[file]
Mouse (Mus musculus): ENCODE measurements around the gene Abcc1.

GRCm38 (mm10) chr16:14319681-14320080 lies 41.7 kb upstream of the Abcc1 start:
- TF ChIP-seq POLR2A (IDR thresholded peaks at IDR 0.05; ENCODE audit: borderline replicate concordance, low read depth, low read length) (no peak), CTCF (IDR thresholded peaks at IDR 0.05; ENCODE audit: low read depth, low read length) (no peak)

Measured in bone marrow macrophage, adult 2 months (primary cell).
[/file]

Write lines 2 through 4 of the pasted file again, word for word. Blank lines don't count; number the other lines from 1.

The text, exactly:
GRCm38 (mm10) chr16:14319681-14320080 lies 41.7 kb upstream of the Abcc1 start:
- TF ChIP-seq POLR2A (IDR thresholded peaks at IDR 0.05; ENCODE audit: borderline replicate concordance, low read depth, low read length) (no peak), CTCF (IDR thresholded peaks at IDR 0.05; ENCODE audit: low read depth, low read length) (no peak)

Measured in bone marrow macrophage, adult 2 months (primary cell).